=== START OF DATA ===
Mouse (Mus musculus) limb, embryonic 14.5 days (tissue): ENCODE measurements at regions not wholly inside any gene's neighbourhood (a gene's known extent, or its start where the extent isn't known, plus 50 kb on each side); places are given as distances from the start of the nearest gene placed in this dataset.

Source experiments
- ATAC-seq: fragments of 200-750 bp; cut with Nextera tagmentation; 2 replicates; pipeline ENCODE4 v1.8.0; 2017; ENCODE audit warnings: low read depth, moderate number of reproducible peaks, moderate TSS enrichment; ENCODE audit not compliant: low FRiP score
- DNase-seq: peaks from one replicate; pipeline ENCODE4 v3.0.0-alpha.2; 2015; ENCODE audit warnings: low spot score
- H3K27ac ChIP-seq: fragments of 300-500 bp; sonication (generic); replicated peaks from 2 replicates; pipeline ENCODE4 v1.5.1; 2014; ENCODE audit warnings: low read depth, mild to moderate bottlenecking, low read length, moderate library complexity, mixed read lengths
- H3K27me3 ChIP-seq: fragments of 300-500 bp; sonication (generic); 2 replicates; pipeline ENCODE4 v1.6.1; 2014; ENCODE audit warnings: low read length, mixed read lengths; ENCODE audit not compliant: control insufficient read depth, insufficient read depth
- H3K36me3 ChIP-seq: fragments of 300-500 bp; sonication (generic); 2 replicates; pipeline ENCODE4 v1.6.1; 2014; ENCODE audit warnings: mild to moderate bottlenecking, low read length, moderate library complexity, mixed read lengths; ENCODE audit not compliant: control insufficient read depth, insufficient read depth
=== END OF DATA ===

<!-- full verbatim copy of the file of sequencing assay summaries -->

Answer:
Mouse (Mus musculus) limb, embryonic 14.5 days (tissue): ENCODE measurements at regions not wholly inside any gene's neighbourhood (a gene's known extent, or its start where the extent isn't known, plus 50 kb on each side); places are given as distances from the start of the nearest gene placed in this dataset.

Source experiments
- ATAC-seq: fragments of 200-750 bp; cut with Nextera tagmentation; 2 replicates; pipeline ENCODE4 v1.8.0; 2017; ENCODE audit warnings: low read depth, moderate number of reproducible peaks, moderate TSS enrichment; ENCODE audit not compliant: low FRiP score
- DNase-seq: peaks from one replicate; pipeline ENCODE4 v3.0.0-alpha.2; 2015; ENCODE audit warnings: low spot score
- H3K27ac ChIP-seq: fragments of 300-500 bp; sonication (generic); replicated peaks from 2 replicates; pipeline ENCODE4 v1.5.1; 2014; ENCODE audit warnings: low read depth, mild to moderate bottlenecking, low read length, moderate library complexity, mixed read lengths
- H3K27me3 ChIP-seq: fragments of 300-500 bp; sonication (generic); 2 replicates; pipeline ENCODE4 v1.6.1; 2014; ENCODE audit warnings: low read length, mixed read lengths; ENCODE audit not compliant: control insufficient read depth, insufficient read depth
- H3K36me3 ChIP-seq: fragments of 300-500 bp; sonication (generic); 2 replicates; pipeline ENCODE4 v1.6.1; 2014; ENCODE audit warnings: mild to moderate bottlenecking, low read length, moderate library complexity, mixed read lengths; ENCODE audit not compliant: control insufficient read depth, insufficient read depth